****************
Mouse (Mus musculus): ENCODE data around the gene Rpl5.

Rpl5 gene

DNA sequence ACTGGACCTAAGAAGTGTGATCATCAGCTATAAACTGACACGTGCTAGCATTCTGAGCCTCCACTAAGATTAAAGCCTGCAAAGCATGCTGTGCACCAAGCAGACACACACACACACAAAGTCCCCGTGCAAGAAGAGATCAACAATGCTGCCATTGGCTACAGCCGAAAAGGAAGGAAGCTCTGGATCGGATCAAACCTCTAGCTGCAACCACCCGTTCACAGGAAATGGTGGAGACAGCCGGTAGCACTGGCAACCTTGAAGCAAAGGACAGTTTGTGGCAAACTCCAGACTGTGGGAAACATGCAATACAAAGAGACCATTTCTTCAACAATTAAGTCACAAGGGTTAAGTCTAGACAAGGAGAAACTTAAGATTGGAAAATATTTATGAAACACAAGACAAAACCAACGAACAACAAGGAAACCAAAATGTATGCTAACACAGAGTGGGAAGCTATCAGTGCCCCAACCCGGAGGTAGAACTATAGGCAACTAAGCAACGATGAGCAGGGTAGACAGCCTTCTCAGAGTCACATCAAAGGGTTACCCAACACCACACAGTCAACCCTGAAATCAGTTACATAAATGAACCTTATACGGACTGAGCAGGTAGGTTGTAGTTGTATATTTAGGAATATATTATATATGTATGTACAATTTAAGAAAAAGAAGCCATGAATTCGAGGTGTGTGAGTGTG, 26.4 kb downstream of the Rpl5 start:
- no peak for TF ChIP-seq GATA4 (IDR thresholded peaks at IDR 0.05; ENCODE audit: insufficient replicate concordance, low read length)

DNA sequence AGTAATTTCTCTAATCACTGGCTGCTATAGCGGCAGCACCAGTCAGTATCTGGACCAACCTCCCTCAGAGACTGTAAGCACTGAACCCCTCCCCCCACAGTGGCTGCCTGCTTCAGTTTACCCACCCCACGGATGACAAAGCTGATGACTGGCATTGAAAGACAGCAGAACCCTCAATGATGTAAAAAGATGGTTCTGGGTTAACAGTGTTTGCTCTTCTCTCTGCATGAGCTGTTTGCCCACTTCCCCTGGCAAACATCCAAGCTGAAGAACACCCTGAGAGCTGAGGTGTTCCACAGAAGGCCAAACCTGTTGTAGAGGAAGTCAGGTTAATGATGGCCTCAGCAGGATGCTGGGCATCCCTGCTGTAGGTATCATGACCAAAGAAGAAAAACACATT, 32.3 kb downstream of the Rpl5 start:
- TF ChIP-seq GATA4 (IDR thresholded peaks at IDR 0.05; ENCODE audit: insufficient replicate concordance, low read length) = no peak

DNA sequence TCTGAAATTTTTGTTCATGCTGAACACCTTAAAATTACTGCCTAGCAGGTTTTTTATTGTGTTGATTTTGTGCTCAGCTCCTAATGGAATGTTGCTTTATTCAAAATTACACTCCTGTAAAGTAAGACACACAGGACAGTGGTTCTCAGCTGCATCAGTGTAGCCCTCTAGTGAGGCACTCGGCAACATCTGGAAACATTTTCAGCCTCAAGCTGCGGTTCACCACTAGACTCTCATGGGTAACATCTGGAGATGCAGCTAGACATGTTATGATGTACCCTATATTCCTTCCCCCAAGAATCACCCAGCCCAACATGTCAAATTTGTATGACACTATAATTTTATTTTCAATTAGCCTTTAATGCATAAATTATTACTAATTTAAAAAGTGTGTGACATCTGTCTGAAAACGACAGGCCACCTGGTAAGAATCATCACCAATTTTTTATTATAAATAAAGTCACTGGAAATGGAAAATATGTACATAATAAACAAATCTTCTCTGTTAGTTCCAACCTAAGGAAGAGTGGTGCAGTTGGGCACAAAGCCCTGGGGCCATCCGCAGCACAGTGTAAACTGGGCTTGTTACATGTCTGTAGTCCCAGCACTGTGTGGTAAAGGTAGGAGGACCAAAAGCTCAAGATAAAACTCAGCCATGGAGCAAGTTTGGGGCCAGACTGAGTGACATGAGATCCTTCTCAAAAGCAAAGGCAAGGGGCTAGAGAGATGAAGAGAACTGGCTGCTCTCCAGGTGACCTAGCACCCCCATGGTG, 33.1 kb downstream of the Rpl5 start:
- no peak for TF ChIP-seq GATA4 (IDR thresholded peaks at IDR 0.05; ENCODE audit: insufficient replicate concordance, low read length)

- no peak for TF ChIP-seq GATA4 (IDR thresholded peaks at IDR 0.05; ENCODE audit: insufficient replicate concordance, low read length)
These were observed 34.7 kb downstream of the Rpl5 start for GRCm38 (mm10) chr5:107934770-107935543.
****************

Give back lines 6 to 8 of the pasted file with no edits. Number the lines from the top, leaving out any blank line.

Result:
- TF ChIP-seq GATA4 (IDR thresholded peaks at IDR 0.05; ENCODE audit: insufficient replicate concordance, low read length) = no peak

DNA sequence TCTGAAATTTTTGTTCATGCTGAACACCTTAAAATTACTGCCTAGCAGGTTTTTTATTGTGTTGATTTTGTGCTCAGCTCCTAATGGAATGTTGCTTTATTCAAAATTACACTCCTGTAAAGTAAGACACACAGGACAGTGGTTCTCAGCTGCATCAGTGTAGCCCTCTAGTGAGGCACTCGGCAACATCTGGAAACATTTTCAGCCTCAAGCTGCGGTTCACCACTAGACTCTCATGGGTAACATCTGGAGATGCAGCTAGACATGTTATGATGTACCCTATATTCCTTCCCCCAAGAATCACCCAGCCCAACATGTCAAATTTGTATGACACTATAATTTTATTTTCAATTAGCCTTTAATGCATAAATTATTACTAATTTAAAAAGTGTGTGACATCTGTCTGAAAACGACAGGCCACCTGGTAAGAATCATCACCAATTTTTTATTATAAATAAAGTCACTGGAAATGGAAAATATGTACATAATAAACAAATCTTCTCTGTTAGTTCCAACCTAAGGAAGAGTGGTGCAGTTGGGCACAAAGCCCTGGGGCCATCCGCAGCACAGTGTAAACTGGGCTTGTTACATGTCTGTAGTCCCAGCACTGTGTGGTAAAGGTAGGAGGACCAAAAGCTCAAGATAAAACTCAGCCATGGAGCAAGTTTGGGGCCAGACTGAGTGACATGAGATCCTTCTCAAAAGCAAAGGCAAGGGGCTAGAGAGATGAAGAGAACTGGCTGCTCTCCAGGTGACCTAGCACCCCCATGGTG, 33.1 kb downstream of the Rpl5 start:
- no peak for TF ChIP-seq GATA4 (IDR thresholded peaks at IDR 0.05; ENCODE audit: insufficient replicate concordance, low read length)